After Vasco de Gama had rounded the Horn of Africa, but before he made it to India, his caravels stopped in at Mozambique. The sailors were sick, supplies were running low… they probably would not have made it.
The trouble was he couldn’t very well tell the Sultan he was off to India to put Muslims to the sword and take their lands. So he lied. He pretended he was a Muslim and that he was on a diplomatic mission. Diplomatic missions come laden with tributes for local rulers and the Sultan knew it. De Gama scrounged up some silverware from his own table, threw in some remaining ship supplies and a few swords and declared it a gift from the king of Portugal. (Emergency gifting. We’ve all been there.)
The Sultan grew suspicious. Portugal was clearly a shit place if this is what their king offers. What would they possibly have to trade with Mozambique? Soon after, de Gama fled in his ships. The offering was not accepted.
Offerings are serious business. As far back in the written record that we can see, rulers prized themselves on the tributes they gave and received. The presence of obsidian traded all the way from Southern Iran to Eastern Turkey at Göbekli Tepe suggests that ‘trade’ and ‘spirits’ have always gone hand in hand. The first ritual may well have been a dance, but the first pact was an extradimensional trade agreement.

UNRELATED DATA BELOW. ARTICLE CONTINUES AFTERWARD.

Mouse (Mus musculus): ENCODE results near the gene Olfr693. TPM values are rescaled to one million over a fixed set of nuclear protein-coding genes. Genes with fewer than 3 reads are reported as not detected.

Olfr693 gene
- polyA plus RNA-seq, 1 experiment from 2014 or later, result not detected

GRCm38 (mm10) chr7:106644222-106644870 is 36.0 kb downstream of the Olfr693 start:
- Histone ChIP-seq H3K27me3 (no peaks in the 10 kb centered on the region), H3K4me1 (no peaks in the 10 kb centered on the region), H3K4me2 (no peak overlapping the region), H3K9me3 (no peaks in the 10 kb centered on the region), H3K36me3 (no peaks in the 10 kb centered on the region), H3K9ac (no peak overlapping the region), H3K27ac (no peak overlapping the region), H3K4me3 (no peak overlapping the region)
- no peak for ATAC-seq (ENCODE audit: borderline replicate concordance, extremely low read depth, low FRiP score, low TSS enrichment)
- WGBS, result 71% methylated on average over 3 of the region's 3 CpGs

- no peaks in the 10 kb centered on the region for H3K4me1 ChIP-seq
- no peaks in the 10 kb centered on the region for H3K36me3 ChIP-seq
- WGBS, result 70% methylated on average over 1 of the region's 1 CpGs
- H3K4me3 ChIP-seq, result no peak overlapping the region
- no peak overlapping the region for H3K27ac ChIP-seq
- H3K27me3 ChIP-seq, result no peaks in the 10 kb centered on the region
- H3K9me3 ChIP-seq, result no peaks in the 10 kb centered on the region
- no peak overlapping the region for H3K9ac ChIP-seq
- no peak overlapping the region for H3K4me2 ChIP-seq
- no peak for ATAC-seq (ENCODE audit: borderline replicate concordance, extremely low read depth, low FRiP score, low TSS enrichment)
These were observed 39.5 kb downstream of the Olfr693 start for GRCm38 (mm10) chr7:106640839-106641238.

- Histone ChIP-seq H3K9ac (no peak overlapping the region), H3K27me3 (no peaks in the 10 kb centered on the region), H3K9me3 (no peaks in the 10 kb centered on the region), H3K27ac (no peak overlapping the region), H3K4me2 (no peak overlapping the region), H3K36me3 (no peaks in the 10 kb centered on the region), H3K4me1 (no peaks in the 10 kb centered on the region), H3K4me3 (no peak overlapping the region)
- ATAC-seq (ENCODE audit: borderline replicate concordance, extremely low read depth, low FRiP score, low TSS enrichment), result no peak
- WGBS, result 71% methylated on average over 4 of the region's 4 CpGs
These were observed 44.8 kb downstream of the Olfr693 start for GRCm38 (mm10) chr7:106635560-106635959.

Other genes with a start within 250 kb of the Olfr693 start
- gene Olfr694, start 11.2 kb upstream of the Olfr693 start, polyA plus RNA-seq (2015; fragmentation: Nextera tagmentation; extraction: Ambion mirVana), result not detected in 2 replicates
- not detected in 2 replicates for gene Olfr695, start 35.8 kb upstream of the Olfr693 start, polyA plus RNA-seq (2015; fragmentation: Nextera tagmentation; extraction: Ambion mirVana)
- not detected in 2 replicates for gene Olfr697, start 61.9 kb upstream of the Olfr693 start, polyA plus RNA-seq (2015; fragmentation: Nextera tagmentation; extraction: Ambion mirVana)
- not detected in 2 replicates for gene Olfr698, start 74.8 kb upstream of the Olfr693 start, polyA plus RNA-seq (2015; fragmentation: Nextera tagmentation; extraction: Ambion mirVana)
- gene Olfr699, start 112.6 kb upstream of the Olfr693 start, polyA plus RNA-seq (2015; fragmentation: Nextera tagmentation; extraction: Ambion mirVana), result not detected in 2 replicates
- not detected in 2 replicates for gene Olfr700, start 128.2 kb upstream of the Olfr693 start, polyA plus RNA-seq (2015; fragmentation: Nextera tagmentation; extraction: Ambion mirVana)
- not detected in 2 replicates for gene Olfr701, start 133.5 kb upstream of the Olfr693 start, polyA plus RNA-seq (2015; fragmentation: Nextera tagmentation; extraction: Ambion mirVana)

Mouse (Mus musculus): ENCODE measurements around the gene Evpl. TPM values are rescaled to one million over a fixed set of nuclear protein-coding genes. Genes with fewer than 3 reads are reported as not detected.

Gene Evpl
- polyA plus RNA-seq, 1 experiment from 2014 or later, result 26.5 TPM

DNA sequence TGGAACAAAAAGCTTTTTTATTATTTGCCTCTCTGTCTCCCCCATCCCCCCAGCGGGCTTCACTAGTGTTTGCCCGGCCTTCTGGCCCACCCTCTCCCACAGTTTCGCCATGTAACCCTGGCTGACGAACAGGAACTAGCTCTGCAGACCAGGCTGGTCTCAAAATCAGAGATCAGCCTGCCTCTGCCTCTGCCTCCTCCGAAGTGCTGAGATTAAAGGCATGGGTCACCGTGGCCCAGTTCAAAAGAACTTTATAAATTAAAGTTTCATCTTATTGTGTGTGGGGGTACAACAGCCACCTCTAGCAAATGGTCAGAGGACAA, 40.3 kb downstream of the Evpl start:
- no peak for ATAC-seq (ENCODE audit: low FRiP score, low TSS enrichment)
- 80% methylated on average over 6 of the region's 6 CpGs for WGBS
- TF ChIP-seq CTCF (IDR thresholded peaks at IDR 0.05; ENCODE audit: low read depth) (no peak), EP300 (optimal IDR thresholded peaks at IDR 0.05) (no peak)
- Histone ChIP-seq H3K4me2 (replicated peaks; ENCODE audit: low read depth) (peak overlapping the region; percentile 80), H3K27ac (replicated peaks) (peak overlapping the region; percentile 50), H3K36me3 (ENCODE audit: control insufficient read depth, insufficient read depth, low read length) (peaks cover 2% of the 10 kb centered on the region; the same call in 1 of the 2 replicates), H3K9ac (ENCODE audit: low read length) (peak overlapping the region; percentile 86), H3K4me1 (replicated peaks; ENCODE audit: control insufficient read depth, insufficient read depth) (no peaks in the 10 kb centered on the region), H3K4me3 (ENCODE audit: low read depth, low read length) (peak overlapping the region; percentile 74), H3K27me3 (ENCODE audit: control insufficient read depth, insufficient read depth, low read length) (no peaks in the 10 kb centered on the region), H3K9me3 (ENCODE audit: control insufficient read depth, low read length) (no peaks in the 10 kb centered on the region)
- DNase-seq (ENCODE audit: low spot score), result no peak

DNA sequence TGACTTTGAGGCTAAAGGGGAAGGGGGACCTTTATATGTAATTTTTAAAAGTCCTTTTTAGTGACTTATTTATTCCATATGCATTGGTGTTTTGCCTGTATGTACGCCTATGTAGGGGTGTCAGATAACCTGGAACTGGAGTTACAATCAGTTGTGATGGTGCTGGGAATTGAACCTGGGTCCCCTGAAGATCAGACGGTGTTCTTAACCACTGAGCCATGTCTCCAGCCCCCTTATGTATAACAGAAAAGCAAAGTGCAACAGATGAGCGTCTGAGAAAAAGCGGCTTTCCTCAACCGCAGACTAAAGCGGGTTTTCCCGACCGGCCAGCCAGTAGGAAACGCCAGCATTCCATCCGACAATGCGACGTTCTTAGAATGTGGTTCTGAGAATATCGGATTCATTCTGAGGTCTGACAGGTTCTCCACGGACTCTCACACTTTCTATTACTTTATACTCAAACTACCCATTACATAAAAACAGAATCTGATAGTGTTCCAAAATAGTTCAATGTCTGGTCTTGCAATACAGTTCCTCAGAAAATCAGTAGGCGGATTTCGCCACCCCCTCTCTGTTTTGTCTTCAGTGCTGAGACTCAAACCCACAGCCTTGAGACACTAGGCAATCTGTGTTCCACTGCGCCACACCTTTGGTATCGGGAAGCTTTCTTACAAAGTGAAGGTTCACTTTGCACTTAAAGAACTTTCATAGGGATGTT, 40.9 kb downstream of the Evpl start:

Even today, the same rules apply. London Zoo owed most of its drawcard animals -giraffes, elephants, big cats- to tributes given by Victoria’s vassals. In fact, the current Queen is old enough to have received large, live animals as gifts. She also excels at the giving of offerings. The previous Pope received one of Thomas More’s diaries as a gift from the Queen during his visit. Which sounds nice until you realise her predecessor was the one who killed him. The subtext of ‘keep your hands off of my Anglicans’ was obvious at an elite level. (He’d been pushing the whole ‘cross the Tiber’ thing as a result of the debate around gay marriage.)